Warning: Do Not Rely on the Experimental Use Exception to 102(b)

Atlanta Attachment v. Leggett & Platt (Fed. Cir. 2008)

The CAFC once again reaffirmed patent law’s parallel to Chicago democracy: File early and often.

The patentee, Atlanta Attachment, won a summary judgment on issues of infringement and validity. Missouri based defendant Leggett & Platt appealed — arguing that the patented sewing machine had been “on sale” for more than one year before Atlanta Attachment filed its patent application.

The on sale bar of 102(b) invalidates an issued patent that was on sale prior to the one-year critical date. In Pfaff, the Supreme Court defined “on sale” as requiring an embodiment of the claimed invention being subject to a commercial offer for sale and being ready for patenting at the time of the sale. The on sale bar can be negated in certain cases where experimentation was still occurring.

Facts: Atlanta Attachment was working with Sealy to develop a special ruffle producing sewing machine. Over the course of a few years, several prototypes were sent to Sealy for experimentation. Each one was returned to the plaintiff for improvements. The third prototype included all of the claimed elements. Atlanta Attachment invoiced Sealy and was paid for the prototype. Instead of delivering the prototype, however, Sealy merely tested the prototype at the patentee’s facility and was later refunded its purchase price. At that time. Sealy made further suggestions regarding changes. In addition, Atlanta Attachment had offered to sell 50 production units prior to the critical date.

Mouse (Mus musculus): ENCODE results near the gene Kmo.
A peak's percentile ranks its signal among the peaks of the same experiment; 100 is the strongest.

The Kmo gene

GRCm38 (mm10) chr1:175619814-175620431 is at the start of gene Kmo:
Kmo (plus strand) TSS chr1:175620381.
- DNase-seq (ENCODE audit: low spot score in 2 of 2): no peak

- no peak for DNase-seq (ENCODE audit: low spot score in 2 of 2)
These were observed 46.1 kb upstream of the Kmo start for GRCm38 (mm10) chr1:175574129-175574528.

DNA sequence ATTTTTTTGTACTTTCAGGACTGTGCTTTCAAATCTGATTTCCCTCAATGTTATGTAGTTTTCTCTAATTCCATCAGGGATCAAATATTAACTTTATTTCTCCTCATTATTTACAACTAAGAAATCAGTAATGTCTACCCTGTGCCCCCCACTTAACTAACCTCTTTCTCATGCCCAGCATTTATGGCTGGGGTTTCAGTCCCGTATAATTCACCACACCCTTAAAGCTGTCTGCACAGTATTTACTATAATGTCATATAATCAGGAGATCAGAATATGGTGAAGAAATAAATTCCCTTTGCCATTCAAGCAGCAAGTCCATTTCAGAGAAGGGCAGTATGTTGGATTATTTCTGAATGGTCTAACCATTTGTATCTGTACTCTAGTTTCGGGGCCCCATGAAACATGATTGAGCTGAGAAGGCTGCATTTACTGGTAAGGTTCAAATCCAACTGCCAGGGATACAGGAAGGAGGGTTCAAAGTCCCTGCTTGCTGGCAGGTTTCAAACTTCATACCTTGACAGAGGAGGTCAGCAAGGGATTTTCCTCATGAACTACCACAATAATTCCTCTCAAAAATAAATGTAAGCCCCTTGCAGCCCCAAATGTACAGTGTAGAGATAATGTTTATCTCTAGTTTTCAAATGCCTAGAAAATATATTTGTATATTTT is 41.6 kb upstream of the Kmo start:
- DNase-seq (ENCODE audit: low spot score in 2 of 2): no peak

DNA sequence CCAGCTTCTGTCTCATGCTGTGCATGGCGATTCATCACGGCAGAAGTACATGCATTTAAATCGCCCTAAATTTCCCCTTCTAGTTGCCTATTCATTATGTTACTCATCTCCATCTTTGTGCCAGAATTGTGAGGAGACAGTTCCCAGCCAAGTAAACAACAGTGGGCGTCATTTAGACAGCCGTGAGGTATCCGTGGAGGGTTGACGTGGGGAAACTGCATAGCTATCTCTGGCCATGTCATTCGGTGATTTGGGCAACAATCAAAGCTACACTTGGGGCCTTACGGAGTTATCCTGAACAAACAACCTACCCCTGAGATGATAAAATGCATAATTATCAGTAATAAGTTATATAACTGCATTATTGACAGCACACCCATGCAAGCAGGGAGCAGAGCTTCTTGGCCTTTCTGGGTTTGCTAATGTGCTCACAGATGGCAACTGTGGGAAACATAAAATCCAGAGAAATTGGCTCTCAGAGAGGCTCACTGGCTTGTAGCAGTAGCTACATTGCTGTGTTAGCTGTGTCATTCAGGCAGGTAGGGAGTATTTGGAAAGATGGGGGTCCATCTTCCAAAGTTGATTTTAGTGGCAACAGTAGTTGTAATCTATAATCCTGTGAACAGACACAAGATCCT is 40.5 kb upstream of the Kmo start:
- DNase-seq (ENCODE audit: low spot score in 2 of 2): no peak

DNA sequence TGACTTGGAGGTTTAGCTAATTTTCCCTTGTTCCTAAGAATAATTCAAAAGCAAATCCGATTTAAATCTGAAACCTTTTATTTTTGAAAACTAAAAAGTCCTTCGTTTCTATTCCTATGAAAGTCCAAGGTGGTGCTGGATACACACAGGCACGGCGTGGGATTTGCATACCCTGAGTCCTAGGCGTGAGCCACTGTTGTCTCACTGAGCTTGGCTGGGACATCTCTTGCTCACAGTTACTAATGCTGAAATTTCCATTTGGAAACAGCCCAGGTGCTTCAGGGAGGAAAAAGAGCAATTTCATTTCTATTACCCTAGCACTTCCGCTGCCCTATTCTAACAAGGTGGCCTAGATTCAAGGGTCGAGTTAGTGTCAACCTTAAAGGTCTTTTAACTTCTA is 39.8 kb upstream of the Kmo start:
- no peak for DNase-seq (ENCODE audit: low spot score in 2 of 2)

1. On Sale: Although never actually delivered, prototype was sold an invoice was sent and paid. Additionally, the offer to sell the 50 production units constitutes an offer to sell. Here, the invention was considered on sale because the asserted claim was broadly written – even though the prototype was not the eventual preferred embodiment.
  2. Experimental Use: First, the CAFC held that the experimental use exception does not apply after a commercial offer for sale has taken place. Additionally, Atlanta Attachment cannot claim the experimental use exception for Sealy’s tests since “experimentation conducted to determine whether the invention would suit a particular customer’s purposes does not fall within the experimental use exception” and because Atlanta Attachment did not control the testing. This is a subtle point – the patentee apparently retained control over the device by keeping it in its facility, but did not control the testing of the device.
  3. Ready for Patenting: A prototype that is reduced to practice and works for its intended purpose is ready for patenting. The “intended purpose” here is shaped by the patent claim. And, later refinement of a device does not mean that it wasn’t ready for patenting.